News Articles

Legal options for Schiavo reduced by appeals court ruling

LAKELAND, Fla. (BP)–Florida’s Second District Court of Appeals denied an appeal March 16 challenging Sixth Circuit Judge George Greer’s refusal to hear a motion filed last month that claimed Terri Schiavo’s constitutional right to due process had been violated.

In question was Greer’s February 2000 order which found “clear and convincing evidence” of Terri having told Michael Schiavo, her husband and legal guardian, she would not want to live as a severely disabled individual -– thus paving the way for the judge’s order to remove nutrition and hydration delivered twice a day through a feeding tube.

Terri Schiavo is the 41-year-old Florida woman at the center of a worldwide euthanasia debate. She collapsed when her heart stopped beating in 1990 and was left severely brain-damaged. Terri’s parents, Bob and Mary Schindler have battled Michael Schiavo over the removal of their daughter’s feeding tube, contending that he gave up too soon and, for more than a decade, has sought ways to end her life.

The Schindlers believe Terri, who has been bumped from nursing home to hospice, should have received the extensive rehabilitation Michael Schiavo promised when he received more than $1.3 million for her care in a malpractice lawsuit. They also believe she should have been appointed an independent attorney in the proceedings that led to Judge Greer’s order to end her life.

Citing an apparent conflict of interest in the case, the Schindlers have long argued that Michael’s relationship with another woman with whom he has lived and has had two children should be just cause for removing him from making decisions that are in her best interest.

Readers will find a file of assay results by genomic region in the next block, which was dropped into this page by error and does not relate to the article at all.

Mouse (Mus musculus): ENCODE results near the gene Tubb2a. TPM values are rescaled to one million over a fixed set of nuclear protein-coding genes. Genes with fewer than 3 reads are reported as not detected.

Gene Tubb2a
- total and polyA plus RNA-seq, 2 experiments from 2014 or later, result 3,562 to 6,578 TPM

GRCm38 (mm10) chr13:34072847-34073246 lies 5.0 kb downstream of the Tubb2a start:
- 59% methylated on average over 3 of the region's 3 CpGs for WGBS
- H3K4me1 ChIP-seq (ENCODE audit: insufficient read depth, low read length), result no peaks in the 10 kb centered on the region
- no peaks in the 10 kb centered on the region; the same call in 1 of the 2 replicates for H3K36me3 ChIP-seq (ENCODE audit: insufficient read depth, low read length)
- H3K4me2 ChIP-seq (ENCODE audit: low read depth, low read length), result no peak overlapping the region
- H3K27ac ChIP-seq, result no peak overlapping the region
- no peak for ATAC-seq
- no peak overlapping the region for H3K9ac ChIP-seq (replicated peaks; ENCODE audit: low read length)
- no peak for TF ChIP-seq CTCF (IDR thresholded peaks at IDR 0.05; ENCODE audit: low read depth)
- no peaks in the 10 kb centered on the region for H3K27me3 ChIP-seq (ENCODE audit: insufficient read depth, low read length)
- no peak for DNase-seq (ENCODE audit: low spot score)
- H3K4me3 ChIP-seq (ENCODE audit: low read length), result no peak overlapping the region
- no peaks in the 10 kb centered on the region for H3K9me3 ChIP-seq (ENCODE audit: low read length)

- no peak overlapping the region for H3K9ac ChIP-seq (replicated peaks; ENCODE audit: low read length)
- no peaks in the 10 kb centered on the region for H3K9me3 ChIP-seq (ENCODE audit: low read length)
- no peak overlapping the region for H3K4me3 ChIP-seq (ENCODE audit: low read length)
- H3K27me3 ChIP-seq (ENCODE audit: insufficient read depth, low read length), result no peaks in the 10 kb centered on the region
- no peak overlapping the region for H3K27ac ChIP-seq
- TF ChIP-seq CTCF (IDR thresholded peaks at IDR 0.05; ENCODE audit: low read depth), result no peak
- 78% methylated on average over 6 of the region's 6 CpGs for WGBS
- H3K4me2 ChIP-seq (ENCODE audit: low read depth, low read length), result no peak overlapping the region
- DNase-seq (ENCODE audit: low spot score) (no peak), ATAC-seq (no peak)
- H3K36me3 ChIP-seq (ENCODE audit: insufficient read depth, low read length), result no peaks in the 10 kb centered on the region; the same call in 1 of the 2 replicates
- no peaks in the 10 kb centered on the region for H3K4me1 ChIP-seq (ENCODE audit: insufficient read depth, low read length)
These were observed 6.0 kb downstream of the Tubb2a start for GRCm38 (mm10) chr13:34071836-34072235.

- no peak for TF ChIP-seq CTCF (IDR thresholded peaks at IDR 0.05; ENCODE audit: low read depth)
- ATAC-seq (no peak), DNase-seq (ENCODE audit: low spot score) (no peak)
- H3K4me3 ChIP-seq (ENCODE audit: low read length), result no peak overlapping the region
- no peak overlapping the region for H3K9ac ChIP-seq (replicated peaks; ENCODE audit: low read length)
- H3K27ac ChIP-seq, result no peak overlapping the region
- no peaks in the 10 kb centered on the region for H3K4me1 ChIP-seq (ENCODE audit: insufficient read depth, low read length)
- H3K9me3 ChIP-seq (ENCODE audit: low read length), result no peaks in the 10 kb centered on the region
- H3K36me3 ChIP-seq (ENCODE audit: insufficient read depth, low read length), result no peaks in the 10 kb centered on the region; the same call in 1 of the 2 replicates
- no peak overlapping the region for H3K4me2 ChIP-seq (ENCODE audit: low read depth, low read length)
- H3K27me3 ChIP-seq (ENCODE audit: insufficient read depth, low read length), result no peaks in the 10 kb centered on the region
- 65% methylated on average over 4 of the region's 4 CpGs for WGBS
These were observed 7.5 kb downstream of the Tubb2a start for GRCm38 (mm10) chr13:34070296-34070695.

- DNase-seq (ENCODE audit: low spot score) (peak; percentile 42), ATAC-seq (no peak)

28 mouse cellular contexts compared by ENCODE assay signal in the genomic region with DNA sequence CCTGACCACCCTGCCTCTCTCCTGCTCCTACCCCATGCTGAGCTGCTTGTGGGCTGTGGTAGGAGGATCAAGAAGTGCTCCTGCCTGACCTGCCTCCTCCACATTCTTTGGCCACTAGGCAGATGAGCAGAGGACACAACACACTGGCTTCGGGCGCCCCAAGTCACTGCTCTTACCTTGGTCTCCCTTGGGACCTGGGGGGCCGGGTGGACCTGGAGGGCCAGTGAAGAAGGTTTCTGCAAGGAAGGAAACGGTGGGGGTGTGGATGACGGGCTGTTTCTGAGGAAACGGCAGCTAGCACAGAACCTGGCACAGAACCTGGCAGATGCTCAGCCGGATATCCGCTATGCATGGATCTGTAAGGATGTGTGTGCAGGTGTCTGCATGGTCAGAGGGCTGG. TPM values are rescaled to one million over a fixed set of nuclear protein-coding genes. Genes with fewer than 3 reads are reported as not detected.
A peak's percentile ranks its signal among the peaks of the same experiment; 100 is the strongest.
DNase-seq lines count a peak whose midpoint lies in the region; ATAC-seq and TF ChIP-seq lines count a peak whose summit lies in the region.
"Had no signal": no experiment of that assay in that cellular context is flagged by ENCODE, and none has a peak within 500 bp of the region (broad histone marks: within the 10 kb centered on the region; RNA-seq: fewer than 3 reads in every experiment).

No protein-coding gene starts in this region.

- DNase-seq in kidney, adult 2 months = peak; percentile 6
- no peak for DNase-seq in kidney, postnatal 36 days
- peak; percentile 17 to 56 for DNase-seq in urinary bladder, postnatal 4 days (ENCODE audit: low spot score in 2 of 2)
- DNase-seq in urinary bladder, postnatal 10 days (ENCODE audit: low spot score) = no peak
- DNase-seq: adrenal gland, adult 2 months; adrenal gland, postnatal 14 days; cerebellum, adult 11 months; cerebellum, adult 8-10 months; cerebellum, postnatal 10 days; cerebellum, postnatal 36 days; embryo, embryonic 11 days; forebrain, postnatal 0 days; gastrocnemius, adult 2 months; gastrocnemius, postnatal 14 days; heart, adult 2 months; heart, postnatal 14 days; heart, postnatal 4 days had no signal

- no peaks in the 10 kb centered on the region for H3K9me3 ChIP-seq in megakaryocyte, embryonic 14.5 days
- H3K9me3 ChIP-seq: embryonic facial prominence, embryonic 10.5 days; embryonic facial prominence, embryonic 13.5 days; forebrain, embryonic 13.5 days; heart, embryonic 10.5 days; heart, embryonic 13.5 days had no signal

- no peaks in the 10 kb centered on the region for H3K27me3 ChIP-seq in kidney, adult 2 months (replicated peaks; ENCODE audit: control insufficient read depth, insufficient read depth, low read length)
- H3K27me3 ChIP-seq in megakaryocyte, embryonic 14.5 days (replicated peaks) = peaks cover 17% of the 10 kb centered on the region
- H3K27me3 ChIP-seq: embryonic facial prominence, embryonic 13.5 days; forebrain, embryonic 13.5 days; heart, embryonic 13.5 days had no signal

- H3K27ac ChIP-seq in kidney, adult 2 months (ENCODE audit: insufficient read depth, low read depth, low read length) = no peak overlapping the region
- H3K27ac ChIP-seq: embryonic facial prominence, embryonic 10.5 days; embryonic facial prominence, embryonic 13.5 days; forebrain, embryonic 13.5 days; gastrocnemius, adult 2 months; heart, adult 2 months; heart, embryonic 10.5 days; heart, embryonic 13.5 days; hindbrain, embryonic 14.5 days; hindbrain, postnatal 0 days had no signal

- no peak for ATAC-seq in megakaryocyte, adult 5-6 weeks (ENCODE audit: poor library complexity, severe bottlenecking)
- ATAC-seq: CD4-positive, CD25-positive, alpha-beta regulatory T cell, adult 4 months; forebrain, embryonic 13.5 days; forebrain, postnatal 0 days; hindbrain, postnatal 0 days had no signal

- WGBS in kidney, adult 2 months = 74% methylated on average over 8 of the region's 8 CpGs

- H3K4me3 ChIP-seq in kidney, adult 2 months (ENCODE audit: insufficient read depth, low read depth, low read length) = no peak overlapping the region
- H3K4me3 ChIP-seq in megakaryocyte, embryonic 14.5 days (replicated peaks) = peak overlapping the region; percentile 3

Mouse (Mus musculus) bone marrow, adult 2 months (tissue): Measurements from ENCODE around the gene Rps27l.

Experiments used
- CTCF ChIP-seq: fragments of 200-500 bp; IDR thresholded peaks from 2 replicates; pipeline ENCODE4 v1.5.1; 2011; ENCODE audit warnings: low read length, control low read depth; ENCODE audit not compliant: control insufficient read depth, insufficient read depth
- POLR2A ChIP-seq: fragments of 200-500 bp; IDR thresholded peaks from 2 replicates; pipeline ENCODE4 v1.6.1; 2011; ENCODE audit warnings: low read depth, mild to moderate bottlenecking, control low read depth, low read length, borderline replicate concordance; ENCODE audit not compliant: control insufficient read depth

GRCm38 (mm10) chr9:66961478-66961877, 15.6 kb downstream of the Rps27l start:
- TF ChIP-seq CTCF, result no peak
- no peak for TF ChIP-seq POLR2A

In hearings leading to Greer’s 2000 decision, three people testified Terri would want to be removed from artificial life support, which at the time of her collapse did not include nutrition and hydration. Since Terri’s collapse in 1990, Florida lawmakers have broadened the definition of artificial life support to include nutrition and hydration. The three witnesses were Michael Schiavo, his brother and his sister-in-law, according to Barbara Weller, an attorney representing the Schindlers.

Terri’s parents, Bob and Mary Schindler, however, have said their daughter, a devout Catholic, would not want to be starved to death in violation of the church’s teachings — and that several irregularities have existed in the years before and since Greer’s rulings which should cause the courts to take a closer look.

Some of the unresolved issues include charges of abuse currently under investigation by Florida’s Department of Children and Families. Greer denied a motion by DCF to intervene in the case earlier this month, but the agency was granted March 16 a motion to expedite their appeal before the Second District Court of Appeals.

The appeals court did not, however, grant the DCF a stay in the case pending the outcome of the appeal which will take place after the March 18 court-ordered date for Terri’s feeding tube to be removed.

The appeals court’s opinion on the Schindlers’ appeal to void Greer’s 2000 motion stated, in part, that both the Schindlers and Michael Schiavo were allowed to present evidence in prior hearings and “it is doubtful that the Schindlers’ most recent motion for relief from judgment contains even a facially sufficient claim.”

The opinion relies on previous proceedings to establish the merits of the case and did not allow for additional hearings on any of the points raised.

“These arguments are not only issues that would not render a judgment void, but they are also issues that have long been resolved in this case,” the opinion stated.

In other news, the Gibbs Law Firm which represents the Schindlers has yet to file an appeal to the U.S. Supreme Court in a motion dealing with the question of whether Terri’s religious rights were violated by Greer’s 2000 order. It is unknown if they will file an appeal to the Florida Supreme Court on the Second District Court of Appeals’ March 16 order.

    About the Author

  • Joni B. Hannigan